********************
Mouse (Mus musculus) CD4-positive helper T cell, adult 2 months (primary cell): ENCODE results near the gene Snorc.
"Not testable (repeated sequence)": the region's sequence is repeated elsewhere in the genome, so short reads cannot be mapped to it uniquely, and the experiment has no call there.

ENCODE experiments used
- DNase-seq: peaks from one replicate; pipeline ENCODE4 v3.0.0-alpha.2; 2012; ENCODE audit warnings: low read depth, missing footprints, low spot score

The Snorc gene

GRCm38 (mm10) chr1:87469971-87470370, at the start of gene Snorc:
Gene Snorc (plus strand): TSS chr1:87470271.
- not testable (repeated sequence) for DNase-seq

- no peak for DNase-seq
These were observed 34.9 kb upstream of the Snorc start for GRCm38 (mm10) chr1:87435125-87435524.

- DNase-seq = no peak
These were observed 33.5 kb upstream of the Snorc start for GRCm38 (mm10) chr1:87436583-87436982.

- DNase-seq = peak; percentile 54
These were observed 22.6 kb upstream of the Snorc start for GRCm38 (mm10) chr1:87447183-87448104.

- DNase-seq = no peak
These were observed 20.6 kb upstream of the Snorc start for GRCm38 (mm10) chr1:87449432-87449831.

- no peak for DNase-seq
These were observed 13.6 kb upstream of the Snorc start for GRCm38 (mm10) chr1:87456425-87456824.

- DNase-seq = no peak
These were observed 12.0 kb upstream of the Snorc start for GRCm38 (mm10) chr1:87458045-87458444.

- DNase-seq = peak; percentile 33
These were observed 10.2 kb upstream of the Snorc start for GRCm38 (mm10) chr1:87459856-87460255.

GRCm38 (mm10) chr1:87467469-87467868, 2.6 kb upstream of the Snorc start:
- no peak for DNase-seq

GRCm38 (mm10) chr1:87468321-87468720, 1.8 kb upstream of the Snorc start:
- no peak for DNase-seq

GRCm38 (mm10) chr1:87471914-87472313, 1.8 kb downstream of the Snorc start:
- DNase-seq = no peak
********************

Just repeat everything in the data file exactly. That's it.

Mouse (Mus musculus) CD4-positive helper T cell, adult 2 months (primary cell): ENCODE results near the gene Snorc.
"Not testable (repeated sequence)": the region's sequence is repeated elsewhere in the genome, so short reads cannot be mapped to it uniquely, and the experiment has no call there.

ENCODE experiments used
- DNase-seq: peaks from one replicate; pipeline ENCODE4 v3.0.0-alpha.2; 2012; ENCODE audit warnings: low read depth, missing footprints, low spot score

The Snorc gene

GRCm38 (mm10) chr1:87469971-87470370, at the start of gene Snorc:
Gene Snorc (plus strand): TSS chr1:87470271.
- not testable (repeated sequence) for DNase-seq

- no peak for DNase-seq
These were observed 34.9 kb upstream of the Snorc start for GRCm38 (mm10) chr1:87435125-87435524.

- DNase-seq = no peak
These were observed 33.5 kb upstream of the Snorc start for GRCm38 (mm10) chr1:87436583-87436982.

- DNase-seq = peak; percentile 54
These were observed 22.6 kb upstream of the Snorc start for GRCm38 (mm10) chr1:87447183-87448104.

- DNase-seq = no peak
These were observed 20.6 kb upstream of the Snorc start for GRCm38 (mm10) chr1:87449432-87449831.

- no peak for DNase-seq
These were observed 13.6 kb upstream of the Snorc start for GRCm38 (mm10) chr1:87456425-87456824.

- DNase-seq = no peak
These were observed 12.0 kb upstream of the Snorc start for GRCm38 (mm10) chr1:87458045-87458444.

- DNase-seq = peak; percentile 33
These were observed 10.2 kb upstream of the Snorc start for GRCm38 (mm10) chr1:87459856-87460255.

GRCm38 (mm10) chr1:87467469-87467868, 2.6 kb upstream of the Snorc start:
- no peak for DNase-seq

GRCm38 (mm10) chr1:87468321-87468720, 1.8 kb upstream of the Snorc start:
- no peak for DNase-seq

GRCm38 (mm10) chr1:87471914-87472313, 1.8 kb downstream of the Snorc start:
- DNase-seq = no peak